Catherine Milliner’s grandson Tony died when he was four years old. Her daughter’s boyfriend was charged with murdering the toddler. And as a three-year trial unfolded, Milliner wanted to keep tabs on every step of the case, including the whereabouts of the accused.
"I got online and found out where Johnny was, the gentleman who murdered my grandson, just by accident," Milliner said.
Milliner said VINE, Kentucky’s court notification system, failed to notify her of key changes in the case, like the defendant’s transfers between prisons.
She said she had to get special permission to testify in the case.
"I wanted him to think every day about what he did to my grandson," Milliner said. "I wanted him to have nightmares, wake up in a cold sweat, of how he left that baby."
Milliner is advocating for an amendment to the Kentucky Constitution called Marsy’s Law.
It would require courts to notify victims when a defendant is released from custody, give them the right to testify at court proceedings and the right to restitution from those convicted of committing a crime against them, among other provisions.
Marsy’s Law has been added to the constitutions of six other states and will be on the ballot in five states this fall.
And in November, this is what all Kentucky voters will see on the ballot:
'Are you in favor of providing constitutional rights to victims of crime, including the right to be treated fairly, with dignity and respect, and the right to be informed and to have a voice in the judicial process?"
David Ward, president of the Kentucky Association of Criminal Defense Lawyers, said that language is too vague.
He said his organization will sue to keep Marsy’s Law off the ballot this fall, arguing that the ballot question doesn't adequately represent what changes would be made to the state constitution.
"When they are asked whether victims should be treated with dignity and respect, I mean heck, everybody agrees with that. I certainly agree with that," Ward said.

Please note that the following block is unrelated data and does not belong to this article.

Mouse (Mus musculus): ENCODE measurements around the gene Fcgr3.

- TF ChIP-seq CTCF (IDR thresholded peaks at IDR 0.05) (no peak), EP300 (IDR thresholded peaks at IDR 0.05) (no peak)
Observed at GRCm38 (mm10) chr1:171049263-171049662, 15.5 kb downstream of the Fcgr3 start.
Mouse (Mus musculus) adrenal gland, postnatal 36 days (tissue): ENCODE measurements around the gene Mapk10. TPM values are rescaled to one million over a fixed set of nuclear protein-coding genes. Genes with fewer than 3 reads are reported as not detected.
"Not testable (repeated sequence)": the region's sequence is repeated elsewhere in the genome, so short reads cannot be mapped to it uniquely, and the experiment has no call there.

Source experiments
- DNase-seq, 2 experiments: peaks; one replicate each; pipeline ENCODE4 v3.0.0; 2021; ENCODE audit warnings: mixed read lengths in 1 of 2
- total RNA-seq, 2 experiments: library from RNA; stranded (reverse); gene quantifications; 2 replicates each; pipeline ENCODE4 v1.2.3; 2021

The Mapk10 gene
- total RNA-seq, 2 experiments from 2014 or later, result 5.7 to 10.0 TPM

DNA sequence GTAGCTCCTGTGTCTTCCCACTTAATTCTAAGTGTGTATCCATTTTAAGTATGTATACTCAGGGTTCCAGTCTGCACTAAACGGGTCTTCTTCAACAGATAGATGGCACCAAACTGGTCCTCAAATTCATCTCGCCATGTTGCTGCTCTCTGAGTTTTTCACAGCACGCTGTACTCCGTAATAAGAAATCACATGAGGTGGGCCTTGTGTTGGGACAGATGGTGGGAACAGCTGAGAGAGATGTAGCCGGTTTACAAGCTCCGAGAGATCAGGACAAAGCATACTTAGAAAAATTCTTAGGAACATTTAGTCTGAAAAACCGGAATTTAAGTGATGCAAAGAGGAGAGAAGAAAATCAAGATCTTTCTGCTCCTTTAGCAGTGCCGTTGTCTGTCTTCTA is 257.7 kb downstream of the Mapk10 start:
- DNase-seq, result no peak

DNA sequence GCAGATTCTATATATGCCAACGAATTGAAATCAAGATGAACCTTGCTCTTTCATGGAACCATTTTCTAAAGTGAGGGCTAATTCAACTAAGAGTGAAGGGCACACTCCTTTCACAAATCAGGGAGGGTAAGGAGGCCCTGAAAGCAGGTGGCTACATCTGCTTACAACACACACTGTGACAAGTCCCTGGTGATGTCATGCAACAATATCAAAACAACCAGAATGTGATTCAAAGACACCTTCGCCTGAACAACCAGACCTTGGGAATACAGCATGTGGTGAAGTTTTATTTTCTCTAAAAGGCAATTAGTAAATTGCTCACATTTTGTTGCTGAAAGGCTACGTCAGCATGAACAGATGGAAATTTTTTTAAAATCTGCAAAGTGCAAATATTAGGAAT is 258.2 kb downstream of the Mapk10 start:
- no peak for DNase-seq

One of the most significant parts of Marsy's Law would give crime victims standing in court, meaning victims would be able to hire personal attorneys to participate in the proceedings and make sure their rights are being recognized.
But Ward said that creates an equal protection issue, because poor people won't be able to afford attorneys to speak for them.
"Why should this just be rights for rich folks? Why should only people with money be able to hire their lawyers to go in and advocate on their behalf in a criminal case as victims," Ward said.
'I think that matches up pretty darn close'
Some of the rights included in Marsy's Law — like right to restitution and notification of court proceedings — are already enshrined in regular state law, just not in the constitution.
Ashlea Christianson with Marsy's Law Kentucky said putting it into the state constitution will make sure those rights are recognized.
"The statutory bill of rights that we have in place right now is unenforceable," Christianson said. "So although it's a good bill of rights, it doesn't do a whole lot of good when it can’t be enforced."
Marsy's Law was named for a Californian murdered by her ex-boyfriend in 1983. Her family pushed for the measure after running into the accused killer in a grocery store — he had been released on bail.
The bill passed the Kentucky General Assembly overwhelmingly this spring, and bill sponsor Sen. Whitney Westerfield said the language clearly describes how the amendment would alter the state constitution.
"I think that matches up pretty darn close. Short of reciting every single right, which I would be happy to have done. But that's a lengthy question," Westerfield said.
He said the ballot question has been properly vetted and no one raised concerns over its clarity.
"No one has ever said 'hey you should expound and elaborate on the ballot question and go into more detail and lay out each of the rights,'" Westerfield said. "No one has ever asked me that. I would have considered that."
'An uphill climb'
In the past, Kentucky ballot questions have been challenged by arguing that the proposal addresses multiple subjects, which is not allowed under the state constitution.
But University of Louisville Law professor Sam Marcosson said he doesn't think the Marsy's Law question has that problem.
"It's about one particular subject," Marcosson said. "Whether they could try to argue that it's inherently vague, whether they could try to argue that it does not give the voters enough information about what they're actually voting on, they might try to argue that."
And as for arguing that the question is too vague?
"My guess would be it would be an uphill climb," he said. "Because the courts are very reluctant, the courts are reluctant to stand in the way of the voters' right to express themselves using the constitutional amendment process."
If the ballot language survives a legal challenge, a majority of Kentuckians have to vote in favor of it on Election Day for Marsy's Law to become part of the Kentucky Constitution.